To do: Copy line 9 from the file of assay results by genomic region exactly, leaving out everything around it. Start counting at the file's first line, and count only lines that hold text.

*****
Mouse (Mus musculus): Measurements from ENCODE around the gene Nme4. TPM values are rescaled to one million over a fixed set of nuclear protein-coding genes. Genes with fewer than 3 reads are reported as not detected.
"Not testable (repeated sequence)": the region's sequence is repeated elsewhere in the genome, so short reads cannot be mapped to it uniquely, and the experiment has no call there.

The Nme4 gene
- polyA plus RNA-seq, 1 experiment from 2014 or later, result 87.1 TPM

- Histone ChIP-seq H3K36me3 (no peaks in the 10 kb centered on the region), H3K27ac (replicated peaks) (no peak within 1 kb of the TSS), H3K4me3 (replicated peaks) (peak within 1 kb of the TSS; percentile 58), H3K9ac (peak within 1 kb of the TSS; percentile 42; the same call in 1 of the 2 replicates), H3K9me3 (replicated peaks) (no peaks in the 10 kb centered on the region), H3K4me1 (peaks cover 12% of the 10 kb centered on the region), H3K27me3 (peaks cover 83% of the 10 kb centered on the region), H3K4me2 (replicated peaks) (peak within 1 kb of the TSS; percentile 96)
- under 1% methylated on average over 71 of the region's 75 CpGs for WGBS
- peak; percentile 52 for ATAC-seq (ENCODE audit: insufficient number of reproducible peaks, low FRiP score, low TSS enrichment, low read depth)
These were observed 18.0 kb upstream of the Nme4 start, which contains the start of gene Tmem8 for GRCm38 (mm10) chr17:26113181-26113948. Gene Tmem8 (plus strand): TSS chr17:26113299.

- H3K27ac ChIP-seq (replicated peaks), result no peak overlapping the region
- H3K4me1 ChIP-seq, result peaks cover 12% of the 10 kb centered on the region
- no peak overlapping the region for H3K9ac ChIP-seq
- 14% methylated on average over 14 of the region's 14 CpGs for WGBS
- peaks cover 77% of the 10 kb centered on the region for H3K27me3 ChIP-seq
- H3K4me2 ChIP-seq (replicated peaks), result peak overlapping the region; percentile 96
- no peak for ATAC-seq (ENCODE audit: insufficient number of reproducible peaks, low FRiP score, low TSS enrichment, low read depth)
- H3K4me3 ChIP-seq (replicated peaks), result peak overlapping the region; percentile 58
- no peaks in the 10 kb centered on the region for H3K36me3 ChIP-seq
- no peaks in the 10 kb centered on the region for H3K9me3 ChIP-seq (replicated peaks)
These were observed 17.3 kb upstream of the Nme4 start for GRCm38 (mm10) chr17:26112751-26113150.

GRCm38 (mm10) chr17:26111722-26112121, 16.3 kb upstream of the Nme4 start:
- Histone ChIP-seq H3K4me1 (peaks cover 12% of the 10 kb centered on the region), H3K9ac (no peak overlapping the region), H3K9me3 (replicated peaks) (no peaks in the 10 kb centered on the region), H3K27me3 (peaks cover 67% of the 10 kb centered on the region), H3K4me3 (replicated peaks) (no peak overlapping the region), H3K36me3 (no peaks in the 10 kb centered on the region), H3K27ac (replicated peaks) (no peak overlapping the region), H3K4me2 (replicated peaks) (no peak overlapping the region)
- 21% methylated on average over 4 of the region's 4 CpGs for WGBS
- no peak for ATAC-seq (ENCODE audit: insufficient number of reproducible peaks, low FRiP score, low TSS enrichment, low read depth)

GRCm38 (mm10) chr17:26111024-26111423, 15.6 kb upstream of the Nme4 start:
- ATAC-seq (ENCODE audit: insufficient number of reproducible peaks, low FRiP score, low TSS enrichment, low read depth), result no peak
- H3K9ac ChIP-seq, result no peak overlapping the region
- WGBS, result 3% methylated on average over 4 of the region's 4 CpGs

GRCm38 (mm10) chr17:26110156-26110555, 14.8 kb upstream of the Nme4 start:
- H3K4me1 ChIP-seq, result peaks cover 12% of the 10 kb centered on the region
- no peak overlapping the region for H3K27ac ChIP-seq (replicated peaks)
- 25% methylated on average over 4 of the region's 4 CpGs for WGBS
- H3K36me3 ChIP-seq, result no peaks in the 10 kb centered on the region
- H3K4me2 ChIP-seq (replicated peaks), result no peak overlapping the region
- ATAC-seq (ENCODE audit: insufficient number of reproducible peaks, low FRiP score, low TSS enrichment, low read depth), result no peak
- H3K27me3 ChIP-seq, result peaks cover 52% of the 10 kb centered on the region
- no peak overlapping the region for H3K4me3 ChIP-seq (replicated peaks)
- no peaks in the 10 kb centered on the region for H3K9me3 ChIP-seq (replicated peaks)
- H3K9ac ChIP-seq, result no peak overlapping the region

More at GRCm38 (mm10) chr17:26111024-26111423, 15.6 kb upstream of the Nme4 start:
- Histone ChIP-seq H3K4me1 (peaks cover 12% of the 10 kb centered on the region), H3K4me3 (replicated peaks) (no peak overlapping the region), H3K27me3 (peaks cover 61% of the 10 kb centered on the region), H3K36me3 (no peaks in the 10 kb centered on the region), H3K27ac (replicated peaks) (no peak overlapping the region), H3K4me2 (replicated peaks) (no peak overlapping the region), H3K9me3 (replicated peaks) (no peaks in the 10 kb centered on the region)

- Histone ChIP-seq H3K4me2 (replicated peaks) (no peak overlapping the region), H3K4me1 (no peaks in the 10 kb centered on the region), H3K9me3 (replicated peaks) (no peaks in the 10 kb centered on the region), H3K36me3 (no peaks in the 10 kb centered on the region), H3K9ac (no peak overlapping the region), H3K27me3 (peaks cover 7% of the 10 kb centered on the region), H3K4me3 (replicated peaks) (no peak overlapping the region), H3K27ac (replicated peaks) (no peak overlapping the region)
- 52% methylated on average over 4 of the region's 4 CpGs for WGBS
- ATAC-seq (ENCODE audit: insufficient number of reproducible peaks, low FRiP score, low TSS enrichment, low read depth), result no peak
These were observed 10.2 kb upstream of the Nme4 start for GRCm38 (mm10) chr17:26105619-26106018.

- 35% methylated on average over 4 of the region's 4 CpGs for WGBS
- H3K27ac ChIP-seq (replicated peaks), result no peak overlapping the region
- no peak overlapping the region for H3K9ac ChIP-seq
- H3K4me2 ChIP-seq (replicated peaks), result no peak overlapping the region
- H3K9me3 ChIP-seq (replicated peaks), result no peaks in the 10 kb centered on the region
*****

- H3K27ac ChIP-seq (replicated peaks), result no peak overlapping the region